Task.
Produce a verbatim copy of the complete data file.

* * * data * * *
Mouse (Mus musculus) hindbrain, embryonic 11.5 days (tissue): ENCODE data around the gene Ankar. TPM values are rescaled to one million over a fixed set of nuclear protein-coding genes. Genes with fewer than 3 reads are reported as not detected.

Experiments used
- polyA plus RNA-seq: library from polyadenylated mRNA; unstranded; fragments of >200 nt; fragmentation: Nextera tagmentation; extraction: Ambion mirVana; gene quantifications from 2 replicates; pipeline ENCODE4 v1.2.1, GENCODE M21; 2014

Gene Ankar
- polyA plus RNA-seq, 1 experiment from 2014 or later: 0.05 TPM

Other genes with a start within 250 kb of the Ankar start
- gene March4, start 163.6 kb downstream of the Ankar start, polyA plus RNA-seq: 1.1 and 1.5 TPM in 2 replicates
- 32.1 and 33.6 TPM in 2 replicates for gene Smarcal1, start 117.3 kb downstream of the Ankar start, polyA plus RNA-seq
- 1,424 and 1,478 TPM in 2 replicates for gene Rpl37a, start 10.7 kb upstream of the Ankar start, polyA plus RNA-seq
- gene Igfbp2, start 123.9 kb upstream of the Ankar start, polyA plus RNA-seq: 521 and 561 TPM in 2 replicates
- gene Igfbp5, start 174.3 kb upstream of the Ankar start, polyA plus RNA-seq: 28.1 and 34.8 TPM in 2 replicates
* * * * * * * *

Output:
Mouse (Mus musculus) hindbrain, embryonic 11.5 days (tissue): ENCODE data around the gene Ankar. TPM values are rescaled to one million over a fixed set of nuclear protein-coding genes. Genes with fewer than 3 reads are reported as not detected.

Experiments used
- polyA plus RNA-seq: library from polyadenylated mRNA; unstranded; fragments of >200 nt; fragmentation: Nextera tagmentation; extraction: Ambion mirVana; gene quantifications from 2 replicates; pipeline ENCODE4 v1.2.1, GENCODE M21; 2014

Gene Ankar
- polyA plus RNA-seq, 1 experiment from 2014 or later: 0.05 TPM

Other genes with a start within 250 kb of the Ankar start
- gene March4, start 163.6 kb downstream of the Ankar start, polyA plus RNA-seq: 1.1 and 1.5 TPM in 2 replicates
- 32.1 and 33.6 TPM in 2 replicates for gene Smarcal1, start 117.3 kb downstream of the Ankar start, polyA plus RNA-seq
- 1,424 and 1,478 TPM in 2 replicates for gene Rpl37a, start 10.7 kb upstream of the Ankar start, polyA plus RNA-seq
- gene Igfbp2, start 123.9 kb upstream of the Ankar start, polyA plus RNA-seq: 521 and 561 TPM in 2 replicates
- gene Igfbp5, start 174.3 kb upstream of the Ankar start, polyA plus RNA-seq: 28.1 and 34.8 TPM in 2 replicates